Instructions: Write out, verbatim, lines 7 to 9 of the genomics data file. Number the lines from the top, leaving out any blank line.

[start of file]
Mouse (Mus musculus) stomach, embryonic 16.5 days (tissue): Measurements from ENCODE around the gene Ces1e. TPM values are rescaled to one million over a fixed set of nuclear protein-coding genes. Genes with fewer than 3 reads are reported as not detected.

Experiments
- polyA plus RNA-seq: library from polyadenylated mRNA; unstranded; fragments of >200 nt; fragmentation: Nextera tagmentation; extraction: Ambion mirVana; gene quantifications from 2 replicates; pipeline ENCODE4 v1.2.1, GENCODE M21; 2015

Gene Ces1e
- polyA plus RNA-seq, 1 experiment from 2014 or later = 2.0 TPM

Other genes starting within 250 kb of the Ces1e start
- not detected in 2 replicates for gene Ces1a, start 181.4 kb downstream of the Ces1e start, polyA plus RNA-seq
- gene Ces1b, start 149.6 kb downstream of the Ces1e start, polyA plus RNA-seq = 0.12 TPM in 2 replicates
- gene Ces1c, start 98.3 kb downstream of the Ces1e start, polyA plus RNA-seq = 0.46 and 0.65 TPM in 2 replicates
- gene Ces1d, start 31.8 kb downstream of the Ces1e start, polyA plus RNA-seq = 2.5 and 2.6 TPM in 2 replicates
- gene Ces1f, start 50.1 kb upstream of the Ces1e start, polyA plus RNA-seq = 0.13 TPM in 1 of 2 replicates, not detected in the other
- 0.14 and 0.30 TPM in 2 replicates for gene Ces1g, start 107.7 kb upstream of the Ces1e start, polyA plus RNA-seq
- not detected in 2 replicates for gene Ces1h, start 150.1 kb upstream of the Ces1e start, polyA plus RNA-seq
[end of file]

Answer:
- not detected in 2 replicates for gene Ces1a, start 181.4 kb downstream of the Ces1e start, polyA plus RNA-seq
- gene Ces1b, start 149.6 kb downstream of the Ces1e start, polyA plus RNA-seq = 0.12 TPM in 2 replicates
- gene Ces1c, start 98.3 kb downstream of the Ces1e start, polyA plus RNA-seq = 0.46 and 0.65 TPM in 2 replicates